Additionally, in some circumstances principals are empowered under the Education (General Provisions) Act 2006 (Qld) to respond to abuse of teachers by parents.  The QTU may provide legal assistance in relation to parental abuse/defamation.

Where members have exhausted the use of these policies and procedures or face an imminent threat to their health and safety, they may be able to access industrial action to remedy this threat. 

Parent/teacher interviews

Schools are required to provide parents with at least two opportunities per year to meet face-to-face with their children’s teacher.

One of these opportunities may be in the form of a parent-teacher interview or a subject/year level information evening. However, when these are held outside of rostered duty time, attendance cannot be made compulsory.

Teacher participation outside rostered duty time should be considered voluntary. However, it is not unreasonable of a school to request that teachers arrange appropriate times for parents to meet with them. Consequently, most schools establish a designated night/week in which parent/teacher interviews are available. This assists teachers in maintaining an effective work/life balance, as well as meeting the reporting requirements of schools.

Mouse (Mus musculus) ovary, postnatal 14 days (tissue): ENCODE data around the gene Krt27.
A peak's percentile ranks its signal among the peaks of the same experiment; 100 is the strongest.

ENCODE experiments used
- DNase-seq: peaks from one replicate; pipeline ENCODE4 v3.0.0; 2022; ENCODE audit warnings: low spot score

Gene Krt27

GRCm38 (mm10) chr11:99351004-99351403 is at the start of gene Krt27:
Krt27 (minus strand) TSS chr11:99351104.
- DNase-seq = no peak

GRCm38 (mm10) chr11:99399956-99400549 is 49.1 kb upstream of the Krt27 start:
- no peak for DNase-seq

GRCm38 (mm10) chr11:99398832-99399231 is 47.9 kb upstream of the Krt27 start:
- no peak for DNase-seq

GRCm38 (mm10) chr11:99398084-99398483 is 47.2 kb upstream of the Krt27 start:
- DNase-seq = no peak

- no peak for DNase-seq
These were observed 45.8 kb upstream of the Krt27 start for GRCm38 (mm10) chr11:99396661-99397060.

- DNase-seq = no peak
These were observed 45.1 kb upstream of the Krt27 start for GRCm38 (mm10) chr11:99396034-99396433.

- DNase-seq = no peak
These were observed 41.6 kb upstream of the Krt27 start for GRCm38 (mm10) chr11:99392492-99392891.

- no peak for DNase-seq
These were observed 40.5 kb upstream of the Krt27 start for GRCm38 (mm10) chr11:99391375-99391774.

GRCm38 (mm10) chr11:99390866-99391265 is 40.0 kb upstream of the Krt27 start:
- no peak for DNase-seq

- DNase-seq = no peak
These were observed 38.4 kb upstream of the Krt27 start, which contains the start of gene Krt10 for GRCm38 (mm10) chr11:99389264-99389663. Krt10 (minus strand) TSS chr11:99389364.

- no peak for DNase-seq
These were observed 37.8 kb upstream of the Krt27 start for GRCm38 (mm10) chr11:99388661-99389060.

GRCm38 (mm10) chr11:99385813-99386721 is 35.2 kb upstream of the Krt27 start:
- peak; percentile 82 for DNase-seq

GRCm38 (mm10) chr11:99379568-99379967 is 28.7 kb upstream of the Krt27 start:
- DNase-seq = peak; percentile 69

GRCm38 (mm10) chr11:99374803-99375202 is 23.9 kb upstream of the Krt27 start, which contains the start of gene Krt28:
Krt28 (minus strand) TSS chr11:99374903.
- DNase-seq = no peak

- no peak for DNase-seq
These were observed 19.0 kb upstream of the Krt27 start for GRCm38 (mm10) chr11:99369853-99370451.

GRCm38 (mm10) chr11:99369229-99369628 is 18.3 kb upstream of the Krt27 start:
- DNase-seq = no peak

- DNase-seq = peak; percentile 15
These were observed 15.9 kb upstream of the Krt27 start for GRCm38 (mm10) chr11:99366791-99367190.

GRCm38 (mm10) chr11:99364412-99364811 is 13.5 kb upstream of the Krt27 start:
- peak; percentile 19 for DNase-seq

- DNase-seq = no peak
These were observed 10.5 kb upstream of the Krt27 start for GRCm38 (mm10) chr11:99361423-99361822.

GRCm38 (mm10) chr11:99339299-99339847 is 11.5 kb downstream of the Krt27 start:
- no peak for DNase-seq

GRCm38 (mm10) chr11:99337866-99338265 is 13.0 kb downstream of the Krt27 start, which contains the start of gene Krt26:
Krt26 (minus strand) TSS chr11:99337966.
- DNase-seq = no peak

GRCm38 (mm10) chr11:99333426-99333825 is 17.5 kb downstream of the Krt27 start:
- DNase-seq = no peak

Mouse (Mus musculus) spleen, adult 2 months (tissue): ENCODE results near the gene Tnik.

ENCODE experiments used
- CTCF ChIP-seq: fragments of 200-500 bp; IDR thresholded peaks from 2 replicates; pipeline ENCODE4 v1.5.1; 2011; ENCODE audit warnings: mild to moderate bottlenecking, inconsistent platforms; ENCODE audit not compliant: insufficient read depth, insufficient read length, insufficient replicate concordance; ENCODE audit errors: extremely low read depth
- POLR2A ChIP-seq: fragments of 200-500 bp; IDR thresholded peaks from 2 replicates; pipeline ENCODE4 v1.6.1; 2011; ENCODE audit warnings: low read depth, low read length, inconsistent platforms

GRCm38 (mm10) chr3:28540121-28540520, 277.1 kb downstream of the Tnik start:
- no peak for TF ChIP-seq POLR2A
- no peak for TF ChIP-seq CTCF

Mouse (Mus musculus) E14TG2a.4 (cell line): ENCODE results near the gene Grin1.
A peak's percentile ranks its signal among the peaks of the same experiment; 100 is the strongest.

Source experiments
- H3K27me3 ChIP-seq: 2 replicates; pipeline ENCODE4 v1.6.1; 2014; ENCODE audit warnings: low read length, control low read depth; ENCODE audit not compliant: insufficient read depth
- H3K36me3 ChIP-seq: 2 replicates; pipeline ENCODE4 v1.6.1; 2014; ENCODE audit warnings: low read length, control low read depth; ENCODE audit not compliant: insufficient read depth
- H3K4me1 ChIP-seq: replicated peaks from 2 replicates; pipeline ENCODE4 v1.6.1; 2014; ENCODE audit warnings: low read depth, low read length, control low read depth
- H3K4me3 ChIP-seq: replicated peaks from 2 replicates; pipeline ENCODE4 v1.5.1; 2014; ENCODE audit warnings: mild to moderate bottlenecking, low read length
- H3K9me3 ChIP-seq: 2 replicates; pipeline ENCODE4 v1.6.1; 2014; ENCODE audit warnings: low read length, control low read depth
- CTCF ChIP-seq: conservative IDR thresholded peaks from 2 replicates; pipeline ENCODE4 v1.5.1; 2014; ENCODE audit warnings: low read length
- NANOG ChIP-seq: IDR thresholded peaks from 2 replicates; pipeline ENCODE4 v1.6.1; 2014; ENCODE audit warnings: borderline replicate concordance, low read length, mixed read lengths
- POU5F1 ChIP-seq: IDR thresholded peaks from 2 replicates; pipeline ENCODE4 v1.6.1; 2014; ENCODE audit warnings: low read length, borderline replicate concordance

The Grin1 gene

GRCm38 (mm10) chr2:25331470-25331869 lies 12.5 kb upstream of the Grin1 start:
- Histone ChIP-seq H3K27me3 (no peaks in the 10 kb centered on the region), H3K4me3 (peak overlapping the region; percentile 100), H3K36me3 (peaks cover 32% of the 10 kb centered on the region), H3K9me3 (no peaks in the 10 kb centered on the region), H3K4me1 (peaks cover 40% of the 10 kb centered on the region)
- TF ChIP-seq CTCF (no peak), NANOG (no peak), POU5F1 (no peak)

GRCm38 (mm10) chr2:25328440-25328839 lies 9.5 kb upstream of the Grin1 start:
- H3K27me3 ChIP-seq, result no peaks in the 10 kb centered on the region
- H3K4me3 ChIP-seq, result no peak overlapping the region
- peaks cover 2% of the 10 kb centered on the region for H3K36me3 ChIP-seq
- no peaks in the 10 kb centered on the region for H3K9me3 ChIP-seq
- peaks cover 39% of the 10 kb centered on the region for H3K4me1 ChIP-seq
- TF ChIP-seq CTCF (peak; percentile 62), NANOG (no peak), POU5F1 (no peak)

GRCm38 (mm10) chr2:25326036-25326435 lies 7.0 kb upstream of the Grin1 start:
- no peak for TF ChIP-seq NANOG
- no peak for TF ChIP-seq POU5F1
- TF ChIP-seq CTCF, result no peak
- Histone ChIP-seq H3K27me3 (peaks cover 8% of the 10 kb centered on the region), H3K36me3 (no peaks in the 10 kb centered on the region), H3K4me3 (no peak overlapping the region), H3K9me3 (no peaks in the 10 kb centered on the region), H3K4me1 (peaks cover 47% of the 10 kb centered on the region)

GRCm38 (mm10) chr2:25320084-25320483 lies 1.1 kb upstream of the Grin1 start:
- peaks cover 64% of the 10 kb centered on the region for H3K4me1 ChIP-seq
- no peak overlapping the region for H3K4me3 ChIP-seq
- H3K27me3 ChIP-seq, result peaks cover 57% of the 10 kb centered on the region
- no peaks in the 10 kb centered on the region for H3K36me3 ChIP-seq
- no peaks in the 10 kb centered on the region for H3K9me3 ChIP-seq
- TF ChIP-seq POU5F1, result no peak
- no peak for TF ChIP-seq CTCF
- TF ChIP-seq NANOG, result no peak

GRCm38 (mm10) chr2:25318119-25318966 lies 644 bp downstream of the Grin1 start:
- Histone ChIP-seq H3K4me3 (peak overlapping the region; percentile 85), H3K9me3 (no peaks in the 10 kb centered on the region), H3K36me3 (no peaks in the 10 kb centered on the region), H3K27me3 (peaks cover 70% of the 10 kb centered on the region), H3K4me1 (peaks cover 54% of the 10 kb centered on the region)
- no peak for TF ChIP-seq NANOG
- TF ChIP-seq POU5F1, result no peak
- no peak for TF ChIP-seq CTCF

Transfer*

All permanent employees of the Department of Education are subject to transfer.

Teachers may request a transfer following a minimum period of service at a school. Compassionate transfer requests may be lodged at any time. Compassionate transfer requests are either about pressing personal circumstances or exceptional hardship. The Teacher Transfer Guidelines provide more information about compassionate transfer requests.  Additionally the department may require the transfer of a teacher from a school to another location for a variety of reasons.